They say you learn something new every day. Today I had lunch with some “vintage” PR practitioners, who worked in the UK motor industry in the 1960s. In discussing the way things were back then, I learned that it was common practice to airlift cars across the Channel.
I apologise for the quality of this image, but it shows a very young Gethin Bradley (4th from right) with a number of key motoring journalists preparing for such a PR event in 1961.
Apparently this plane, operated by Silver City Airways, could accommodate several vehicles. The company began transporting passengers and their cars between the UK and Europe in 1948, with operations stepping up after investing £400,000 in the first post-war airport in the country at Lydd in 1956. The fare was £25 for a car and £4 per passenger with 137,000 cars and half a million passengers using the service between 1953 and 1957.
I cannot imagine anyone contemplating taking cars on a routine PR event by air these days. Apart from concerns over the carbon footprint, cost would be prohibitive. Instead, any PR practitioners organising a driving event to Europe would use the ferry or Eurotunnel.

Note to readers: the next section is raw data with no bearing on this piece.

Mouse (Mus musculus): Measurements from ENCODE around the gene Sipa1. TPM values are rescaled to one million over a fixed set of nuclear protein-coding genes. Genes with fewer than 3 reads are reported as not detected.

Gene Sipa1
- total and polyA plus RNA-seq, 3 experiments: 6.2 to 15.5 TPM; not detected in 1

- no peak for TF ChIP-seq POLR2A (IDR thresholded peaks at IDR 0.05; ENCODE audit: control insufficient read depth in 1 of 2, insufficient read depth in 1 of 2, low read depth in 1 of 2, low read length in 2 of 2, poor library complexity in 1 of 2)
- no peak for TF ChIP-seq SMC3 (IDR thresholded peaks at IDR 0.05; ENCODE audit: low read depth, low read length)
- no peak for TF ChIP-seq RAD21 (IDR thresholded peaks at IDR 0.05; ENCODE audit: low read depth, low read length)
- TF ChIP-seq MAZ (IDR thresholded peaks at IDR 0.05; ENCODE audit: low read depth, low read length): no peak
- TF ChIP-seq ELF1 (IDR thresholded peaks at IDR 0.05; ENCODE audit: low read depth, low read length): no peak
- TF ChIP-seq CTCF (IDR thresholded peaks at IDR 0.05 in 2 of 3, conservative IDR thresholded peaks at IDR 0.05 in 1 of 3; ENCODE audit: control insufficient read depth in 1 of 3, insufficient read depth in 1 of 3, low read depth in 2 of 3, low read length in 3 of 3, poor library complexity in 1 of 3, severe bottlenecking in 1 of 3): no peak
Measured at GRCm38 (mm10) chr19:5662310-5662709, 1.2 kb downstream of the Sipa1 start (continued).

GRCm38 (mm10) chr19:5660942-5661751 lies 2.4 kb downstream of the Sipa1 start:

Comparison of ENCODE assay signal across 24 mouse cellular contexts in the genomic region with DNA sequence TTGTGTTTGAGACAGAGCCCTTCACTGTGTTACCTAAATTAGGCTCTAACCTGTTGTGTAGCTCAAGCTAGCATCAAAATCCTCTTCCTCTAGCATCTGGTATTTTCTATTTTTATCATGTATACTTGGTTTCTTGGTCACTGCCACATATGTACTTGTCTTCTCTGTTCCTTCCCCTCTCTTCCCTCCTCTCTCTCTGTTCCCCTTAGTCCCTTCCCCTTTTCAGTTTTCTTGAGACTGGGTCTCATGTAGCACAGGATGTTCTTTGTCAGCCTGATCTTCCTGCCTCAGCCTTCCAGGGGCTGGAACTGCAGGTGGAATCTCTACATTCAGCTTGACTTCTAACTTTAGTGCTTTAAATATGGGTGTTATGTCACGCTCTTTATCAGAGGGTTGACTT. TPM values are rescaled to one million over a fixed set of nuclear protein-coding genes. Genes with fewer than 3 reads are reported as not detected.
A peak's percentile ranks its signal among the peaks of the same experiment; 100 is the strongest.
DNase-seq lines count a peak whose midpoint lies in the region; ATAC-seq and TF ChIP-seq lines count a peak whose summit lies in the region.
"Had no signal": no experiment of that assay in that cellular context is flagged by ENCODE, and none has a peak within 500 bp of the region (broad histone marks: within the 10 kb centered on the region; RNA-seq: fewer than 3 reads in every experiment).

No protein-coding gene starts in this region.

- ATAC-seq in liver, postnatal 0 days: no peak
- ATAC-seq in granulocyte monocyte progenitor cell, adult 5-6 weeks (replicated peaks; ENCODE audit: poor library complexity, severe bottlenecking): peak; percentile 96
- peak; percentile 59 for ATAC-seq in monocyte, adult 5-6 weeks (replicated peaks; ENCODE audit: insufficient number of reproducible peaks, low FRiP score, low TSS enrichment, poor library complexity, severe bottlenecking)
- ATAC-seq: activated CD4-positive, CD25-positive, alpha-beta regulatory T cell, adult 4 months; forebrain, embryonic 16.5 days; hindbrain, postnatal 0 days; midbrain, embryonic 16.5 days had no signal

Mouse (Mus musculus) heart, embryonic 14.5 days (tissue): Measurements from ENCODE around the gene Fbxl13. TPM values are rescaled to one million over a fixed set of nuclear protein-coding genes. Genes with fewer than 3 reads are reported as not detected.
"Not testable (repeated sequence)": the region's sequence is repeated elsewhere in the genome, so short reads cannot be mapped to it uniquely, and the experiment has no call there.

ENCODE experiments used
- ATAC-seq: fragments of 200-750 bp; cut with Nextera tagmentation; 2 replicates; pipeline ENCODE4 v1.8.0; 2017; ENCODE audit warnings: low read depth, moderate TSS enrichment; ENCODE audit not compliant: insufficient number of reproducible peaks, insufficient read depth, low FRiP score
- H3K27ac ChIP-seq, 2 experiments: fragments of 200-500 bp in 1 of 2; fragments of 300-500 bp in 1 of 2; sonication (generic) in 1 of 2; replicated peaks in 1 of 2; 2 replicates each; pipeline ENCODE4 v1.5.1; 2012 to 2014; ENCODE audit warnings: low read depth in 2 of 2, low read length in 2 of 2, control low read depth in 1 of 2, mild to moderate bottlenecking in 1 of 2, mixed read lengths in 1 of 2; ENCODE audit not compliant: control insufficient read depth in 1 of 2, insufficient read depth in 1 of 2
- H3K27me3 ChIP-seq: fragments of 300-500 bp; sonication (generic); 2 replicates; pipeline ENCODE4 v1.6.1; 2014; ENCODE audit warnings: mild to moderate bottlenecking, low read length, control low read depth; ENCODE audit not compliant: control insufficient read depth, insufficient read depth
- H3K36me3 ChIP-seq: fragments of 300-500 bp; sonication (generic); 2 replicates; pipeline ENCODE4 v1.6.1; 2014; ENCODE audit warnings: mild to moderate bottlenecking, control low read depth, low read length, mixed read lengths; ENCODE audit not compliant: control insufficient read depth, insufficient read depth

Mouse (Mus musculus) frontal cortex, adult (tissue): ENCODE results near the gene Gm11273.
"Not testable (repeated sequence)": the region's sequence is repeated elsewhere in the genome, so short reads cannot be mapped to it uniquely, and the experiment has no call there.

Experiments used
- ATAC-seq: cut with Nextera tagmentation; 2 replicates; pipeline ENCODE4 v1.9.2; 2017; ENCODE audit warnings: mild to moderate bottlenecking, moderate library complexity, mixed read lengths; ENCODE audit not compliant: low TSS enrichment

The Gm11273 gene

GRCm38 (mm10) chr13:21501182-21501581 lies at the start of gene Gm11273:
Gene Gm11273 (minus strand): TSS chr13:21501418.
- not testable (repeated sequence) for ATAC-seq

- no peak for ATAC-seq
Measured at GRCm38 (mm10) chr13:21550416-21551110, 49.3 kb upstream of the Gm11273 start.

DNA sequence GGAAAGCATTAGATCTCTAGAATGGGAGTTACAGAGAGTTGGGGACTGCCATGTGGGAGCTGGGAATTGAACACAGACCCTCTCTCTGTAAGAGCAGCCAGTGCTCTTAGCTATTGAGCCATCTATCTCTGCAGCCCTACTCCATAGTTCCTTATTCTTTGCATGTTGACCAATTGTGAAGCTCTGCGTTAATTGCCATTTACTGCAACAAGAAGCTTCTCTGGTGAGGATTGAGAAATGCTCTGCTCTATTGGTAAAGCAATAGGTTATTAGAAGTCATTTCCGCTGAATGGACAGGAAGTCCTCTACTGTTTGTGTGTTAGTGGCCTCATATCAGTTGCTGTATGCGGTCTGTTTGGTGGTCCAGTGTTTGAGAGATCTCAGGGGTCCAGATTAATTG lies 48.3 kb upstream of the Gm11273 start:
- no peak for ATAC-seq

Back in 1961, I understand it wasn’t feasible to use the ferry because they operated as lo-lo vessels (lift on, lift off using cranes), rather than the modern ro-ro (roll on, roll off) set-up. This meant the operation was slow and very expensive. Also, according to Wikipedia, before travellng by sea:
Automobiles had their gas tanks emptied and their batteries disconnected before being hoisted into the ship’s hold, where they were chocked and secured. This process was tedious and difficult, vehicles were subject to damage, and could not be used for routine travel.
Sometimes PR practices don’t seem to have changed much over the years and then you are reminded of logistical limitations that reveal an entirely different world.
Gethin also informed me that back in the day, of course, there were no credit cards, meaning such events needed to be funded with cash advances from the company. He recalls the bean-counters commenting whenever he needed to obtain such monies – “back again, Mr Bradley”.